J. Michael Haynie
Vice Chancellor for Strategic Initiatives and Innovation, and the Barnes Professor of Entrepreneurship, Dr. Haynie leads a broad portfolio of entrepreneurship and innovation initiatives, government and community engagement strategy, defense- and veteran-connected programs, as well as cross-campus efforts to develop and enhance academic offerings for online and nontraditional students. In 2018, Haynie was named a University Professor, the most senior rank conferred to faculty at Syracuse.
Haynie, a United State Air Force veteran, is the founder and Executive Director of the University’s Institute for Veterans & Military Families (IVMF), the nation’s first interdisciplinary institute dedicated to informing and advancing the policy, economic, and wellness concerns of the America’s veterans and families. The IVMF serves over 25,000 veterans annually, and is widely acknowledged as the nation’s leading academic voice on issues impacting veterans and military-connected families.
Haynie is a sought after advisor and speaker related to business strategy, veterans issues, innovation, and entrepreneurship. He has served on multiple federal advisory committees, and is frequently called to testify before Congress. His work has been featured on ABC Evening News, CBS News, CNBC, CNN, and Fox, and in outlets including The New York Times, the Los Angeles Times, INC Magazine, The Wall Street Journal, Forbes, the Chronicle of Higher-Education, Fortune, Entrepreneur Magazine, and The Hill. In 2013, Dr. Haynie’s efforts on behalf of veterans were the subject of “Succeeding as Civilians,” a feature story on CBS News program 60 Minutes.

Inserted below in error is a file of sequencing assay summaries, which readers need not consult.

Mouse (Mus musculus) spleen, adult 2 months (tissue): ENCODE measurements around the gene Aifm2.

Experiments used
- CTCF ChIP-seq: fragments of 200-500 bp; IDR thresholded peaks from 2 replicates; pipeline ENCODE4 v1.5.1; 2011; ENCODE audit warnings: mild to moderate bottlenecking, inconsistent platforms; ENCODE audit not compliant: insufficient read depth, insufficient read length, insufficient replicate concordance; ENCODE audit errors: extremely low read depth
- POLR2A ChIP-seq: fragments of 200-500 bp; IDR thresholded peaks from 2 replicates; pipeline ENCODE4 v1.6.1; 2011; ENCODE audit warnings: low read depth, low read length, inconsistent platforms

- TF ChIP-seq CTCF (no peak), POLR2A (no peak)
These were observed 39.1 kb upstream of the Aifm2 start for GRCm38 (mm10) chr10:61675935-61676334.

Haynie serves on the editorial review boards of the Journal of Business Venturing, the Strategic Entrepreneurship Journal, the Journal of Management Studies, and is an associate editor for the Journal of Military, Veteran and Family Health. Dr. Haynie also serves on the CNBC Disruptor 50 Council – a group of world’s leading thinkers in the field of innovation and entrepreneurship, who each year identify the 50 new ventures most likely to disrupt established industries and markets.